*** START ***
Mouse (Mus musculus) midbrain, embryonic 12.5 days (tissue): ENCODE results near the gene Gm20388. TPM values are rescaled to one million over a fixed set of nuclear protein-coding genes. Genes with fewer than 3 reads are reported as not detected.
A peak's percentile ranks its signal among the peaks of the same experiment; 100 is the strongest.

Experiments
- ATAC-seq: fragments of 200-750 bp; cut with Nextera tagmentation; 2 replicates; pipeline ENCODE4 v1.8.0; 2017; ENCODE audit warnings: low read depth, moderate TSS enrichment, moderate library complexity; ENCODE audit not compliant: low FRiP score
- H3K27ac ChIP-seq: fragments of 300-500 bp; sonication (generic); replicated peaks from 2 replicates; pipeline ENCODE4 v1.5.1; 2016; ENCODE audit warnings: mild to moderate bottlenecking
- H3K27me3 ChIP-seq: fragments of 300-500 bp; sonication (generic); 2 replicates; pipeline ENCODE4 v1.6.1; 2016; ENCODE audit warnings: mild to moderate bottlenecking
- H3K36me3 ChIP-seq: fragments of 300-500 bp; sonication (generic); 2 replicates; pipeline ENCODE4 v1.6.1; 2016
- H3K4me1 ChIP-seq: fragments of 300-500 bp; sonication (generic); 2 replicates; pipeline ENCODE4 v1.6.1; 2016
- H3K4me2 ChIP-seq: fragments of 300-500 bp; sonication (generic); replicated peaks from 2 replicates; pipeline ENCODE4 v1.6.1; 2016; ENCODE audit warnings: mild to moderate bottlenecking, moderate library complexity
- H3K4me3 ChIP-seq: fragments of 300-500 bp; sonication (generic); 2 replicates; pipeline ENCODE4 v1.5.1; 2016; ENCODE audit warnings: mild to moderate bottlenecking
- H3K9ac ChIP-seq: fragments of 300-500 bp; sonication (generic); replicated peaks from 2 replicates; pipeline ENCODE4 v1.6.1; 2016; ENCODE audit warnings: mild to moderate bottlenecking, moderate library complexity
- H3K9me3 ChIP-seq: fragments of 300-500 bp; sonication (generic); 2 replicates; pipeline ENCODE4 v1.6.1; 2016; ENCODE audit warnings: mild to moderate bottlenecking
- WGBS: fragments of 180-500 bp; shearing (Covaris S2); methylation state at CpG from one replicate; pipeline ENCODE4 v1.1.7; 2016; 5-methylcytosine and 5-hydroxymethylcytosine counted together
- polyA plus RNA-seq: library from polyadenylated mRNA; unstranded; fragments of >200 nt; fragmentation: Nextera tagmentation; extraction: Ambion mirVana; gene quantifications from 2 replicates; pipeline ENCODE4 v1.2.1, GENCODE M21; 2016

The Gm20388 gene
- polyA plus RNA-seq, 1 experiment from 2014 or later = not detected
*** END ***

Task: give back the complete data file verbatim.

Mouse (Mus musculus) midbrain, embryonic 12.5 days (tissue): ENCODE results near the gene Gm20388. TPM values are rescaled to one million over a fixed set of nuclear protein-coding genes. Genes with fewer than 3 reads are reported as not detected.
A peak's percentile ranks its signal among the peaks of the same experiment; 100 is the strongest.

Experiments
- ATAC-seq: fragments of 200-750 bp; cut with Nextera tagmentation; 2 replicates; pipeline ENCODE4 v1.8.0; 2017; ENCODE audit warnings: low read depth, moderate TSS enrichment, moderate library complexity; ENCODE audit not compliant: low FRiP score
- H3K27ac ChIP-seq: fragments of 300-500 bp; sonication (generic); replicated peaks from 2 replicates; pipeline ENCODE4 v1.5.1; 2016; ENCODE audit warnings: mild to moderate bottlenecking
- H3K27me3 ChIP-seq: fragments of 300-500 bp; sonication (generic); 2 replicates; pipeline ENCODE4 v1.6.1; 2016; ENCODE audit warnings: mild to moderate bottlenecking
- H3K36me3 ChIP-seq: fragments of 300-500 bp; sonication (generic); 2 replicates; pipeline ENCODE4 v1.6.1; 2016
- H3K4me1 ChIP-seq: fragments of 300-500 bp; sonication (generic); 2 replicates; pipeline ENCODE4 v1.6.1; 2016
- H3K4me2 ChIP-seq: fragments of 300-500 bp; sonication (generic); replicated peaks from 2 replicates; pipeline ENCODE4 v1.6.1; 2016; ENCODE audit warnings: mild to moderate bottlenecking, moderate library complexity
- H3K4me3 ChIP-seq: fragments of 300-500 bp; sonication (generic); 2 replicates; pipeline ENCODE4 v1.5.1; 2016; ENCODE audit warnings: mild to moderate bottlenecking
- H3K9ac ChIP-seq: fragments of 300-500 bp; sonication (generic); replicated peaks from 2 replicates; pipeline ENCODE4 v1.6.1; 2016; ENCODE audit warnings: mild to moderate bottlenecking, moderate library complexity
- H3K9me3 ChIP-seq: fragments of 300-500 bp; sonication (generic); 2 replicates; pipeline ENCODE4 v1.6.1; 2016; ENCODE audit warnings: mild to moderate bottlenecking
- WGBS: fragments of 180-500 bp; shearing (Covaris S2); methylation state at CpG from one replicate; pipeline ENCODE4 v1.1.7; 2016; 5-methylcytosine and 5-hydroxymethylcytosine counted together
- polyA plus RNA-seq: library from polyadenylated mRNA; unstranded; fragments of >200 nt; fragmentation: Nextera tagmentation; extraction: Ambion mirVana; gene quantifications from 2 replicates; pipeline ENCODE4 v1.2.1, GENCODE M21; 2016

The Gm20388 gene
- polyA plus RNA-seq, 1 experiment from 2014 or later = not detected